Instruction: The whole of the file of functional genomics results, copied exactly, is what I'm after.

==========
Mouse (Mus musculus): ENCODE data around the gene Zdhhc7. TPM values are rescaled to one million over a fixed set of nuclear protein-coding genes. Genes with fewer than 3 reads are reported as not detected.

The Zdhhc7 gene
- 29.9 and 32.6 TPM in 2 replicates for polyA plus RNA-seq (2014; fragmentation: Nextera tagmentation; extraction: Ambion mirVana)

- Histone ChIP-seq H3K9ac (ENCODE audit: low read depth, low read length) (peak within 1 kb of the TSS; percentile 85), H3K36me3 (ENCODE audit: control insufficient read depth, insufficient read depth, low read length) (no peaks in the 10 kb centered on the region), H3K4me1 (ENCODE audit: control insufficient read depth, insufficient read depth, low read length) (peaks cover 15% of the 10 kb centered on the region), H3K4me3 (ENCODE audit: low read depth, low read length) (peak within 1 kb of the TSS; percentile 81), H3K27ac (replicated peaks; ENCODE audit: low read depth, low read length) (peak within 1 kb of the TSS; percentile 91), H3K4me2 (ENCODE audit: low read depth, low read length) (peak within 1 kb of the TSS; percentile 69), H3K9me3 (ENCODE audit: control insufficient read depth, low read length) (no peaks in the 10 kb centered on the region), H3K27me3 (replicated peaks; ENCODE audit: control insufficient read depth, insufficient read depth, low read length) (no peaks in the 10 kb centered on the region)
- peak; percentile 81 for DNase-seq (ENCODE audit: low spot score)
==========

Mouse (Mus musculus): ENCODE data around the gene Zdhhc7. TPM values are rescaled to one million over a fixed set of nuclear protein-coding genes. Genes with fewer than 3 reads are reported as not detected.

The Zdhhc7 gene
- 29.9 and 32.6 TPM in 2 replicates for polyA plus RNA-seq (2014; fragmentation: Nextera tagmentation; extraction: Ambion mirVana)

- Histone ChIP-seq H3K9ac (ENCODE audit: low read depth, low read length) (peak within 1 kb of the TSS; percentile 85), H3K36me3 (ENCODE audit: control insufficient read depth, insufficient read depth, low read length) (no peaks in the 10 kb centered on the region), H3K4me1 (ENCODE audit: control insufficient read depth, insufficient read depth, low read length) (peaks cover 15% of the 10 kb centered on the region), H3K4me3 (ENCODE audit: low read depth, low read length) (peak within 1 kb of the TSS; percentile 81), H3K27ac (replicated peaks; ENCODE audit: low read depth, low read length) (peak within 1 kb of the TSS; percentile 91), H3K4me2 (ENCODE audit: low read depth, low read length) (peak within 1 kb of the TSS; percentile 69), H3K9me3 (ENCODE audit: control insufficient read depth, low read length) (no peaks in the 10 kb centered on the region), H3K27me3 (replicated peaks; ENCODE audit: control insufficient read depth, insufficient read depth, low read length) (no peaks in the 10 kb centered on the region)
- peak; percentile 81 for DNase-seq (ENCODE audit: low spot score)